-The Brand Collection: Aboriginal Artifacts from across the Globe A collection of exotic pieces from Third World cultures, reflecting the travels and tastes of Cabell and Shirley Brand, two of Salem’s leading citizens.
-Salem’s Christmas Broadsides: an exhibit featuring Christmas Broadsides, or end of the year addresses, by the Carrier Boys begging the readers to purchase the newspapers. The papers include The Salem Times Register, The Salem Sentinel, The Conservative and the Roanoke Times. All ranging from late 1860’s to the early 20th century!
-Favorite Son: The Hometown Art of Walter Biggs: The best known artist from the Roanoke Valley was famed illustrator and Salem native Walter Biggs. His work graced many a national magazine, advertisement, and book, and his local scenes are especially prized today in his hometown.
-The Fiery Ordeal Through Which They Passed: Salem and the Civil War: an exhibition commemorating the 150th Anniversary of the American Civil War, this exhibit chronicles the surprisingly active role Salem and Roanoke County played in the war, as well as how it has been remembered through the years.
-History in Oak Frames: The Courthouse Portraits of 1910:for the new Roanoke County Courthouse in 1910, a local judge commissioned the creation of one of Virginia’s finest collections of historical portraiture. Come learn more about these local notables!
-Pre-Salem: What was here before 1802?— An informative exhibit highlighting what happened in our valley long before Salem began as a town in 1802. Learn more about local Native American evidence and the lives of the earliest pioneers, including General Andrew Lewis.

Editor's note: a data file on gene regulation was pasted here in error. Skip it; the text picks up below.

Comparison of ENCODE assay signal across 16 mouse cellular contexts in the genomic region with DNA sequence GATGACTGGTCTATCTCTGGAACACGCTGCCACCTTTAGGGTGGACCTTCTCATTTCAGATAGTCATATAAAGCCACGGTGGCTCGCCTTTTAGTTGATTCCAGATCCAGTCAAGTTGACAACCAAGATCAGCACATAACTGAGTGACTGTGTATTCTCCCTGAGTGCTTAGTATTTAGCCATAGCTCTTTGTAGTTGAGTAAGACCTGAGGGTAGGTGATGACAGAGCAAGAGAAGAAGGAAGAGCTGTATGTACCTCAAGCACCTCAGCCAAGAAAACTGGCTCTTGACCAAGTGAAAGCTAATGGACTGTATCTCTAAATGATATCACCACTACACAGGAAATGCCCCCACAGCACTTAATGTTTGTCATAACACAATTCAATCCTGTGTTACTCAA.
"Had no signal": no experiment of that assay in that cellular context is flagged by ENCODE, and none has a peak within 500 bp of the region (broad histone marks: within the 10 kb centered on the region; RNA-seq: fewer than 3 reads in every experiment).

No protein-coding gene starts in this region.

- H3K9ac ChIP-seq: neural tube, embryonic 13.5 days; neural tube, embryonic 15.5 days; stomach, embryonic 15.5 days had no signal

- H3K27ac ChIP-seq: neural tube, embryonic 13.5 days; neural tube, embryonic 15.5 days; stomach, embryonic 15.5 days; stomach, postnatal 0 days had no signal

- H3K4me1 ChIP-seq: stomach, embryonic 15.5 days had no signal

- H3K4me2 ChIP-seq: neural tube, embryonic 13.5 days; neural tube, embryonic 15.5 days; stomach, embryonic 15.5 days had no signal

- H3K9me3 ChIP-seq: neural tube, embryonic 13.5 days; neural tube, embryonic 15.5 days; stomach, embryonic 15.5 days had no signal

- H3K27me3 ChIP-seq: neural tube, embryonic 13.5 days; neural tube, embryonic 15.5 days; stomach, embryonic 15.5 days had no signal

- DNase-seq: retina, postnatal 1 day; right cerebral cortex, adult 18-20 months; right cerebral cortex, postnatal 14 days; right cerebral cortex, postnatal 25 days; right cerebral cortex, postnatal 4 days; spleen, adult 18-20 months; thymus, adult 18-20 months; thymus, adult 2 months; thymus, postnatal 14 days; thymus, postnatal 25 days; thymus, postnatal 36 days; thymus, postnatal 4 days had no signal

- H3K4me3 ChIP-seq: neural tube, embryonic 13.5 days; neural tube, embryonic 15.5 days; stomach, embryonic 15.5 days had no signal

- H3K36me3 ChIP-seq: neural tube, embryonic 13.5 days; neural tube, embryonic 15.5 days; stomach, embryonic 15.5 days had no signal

-Seven Lives, One Hometown: A Biographical History of Salem– an exhibition chronicling the lives of seven significant Salemites through the past 210 years. As you learn about their lives, the history of Salem itself unfolds!
-The Brown House Parlor: A late Victorian parlor furnished with antiques original to the house during the Brown family’s residence.
-Lakeside! Sixty Summers of Ups and Downs: In the hot summer of 1920, a mammoth swimming pool named Lakeside opened just east of Salem. Soon the resort added a Thriller (roller coaster), Twirl-Around (Ferris wheel), and other rides until Lakeside became the destination for summer fun in western Virginia. From 1968 until the park’s demise in the mid-80s, the centerpiece of Lakeside was the Shooting Star, a wooden roller coaster that at the time was the fastest in the world. Photographs, souvenirs, a scale model of the Shooting Star, and a million fond memories tell the exhilarating history of Lakeside’s sixty summers.
-The Fashion Dolls of Pete Ballard: West Virginia artist and fashion historian Pete Ballard created these lovely ladies especially for the Salem Museum, to highlight women’s fashions in bygone days.
-Salem’s Attic: Amazing Artifacts from our Archive— an exhibit of some of the really cool stuff from the Salem Museum collection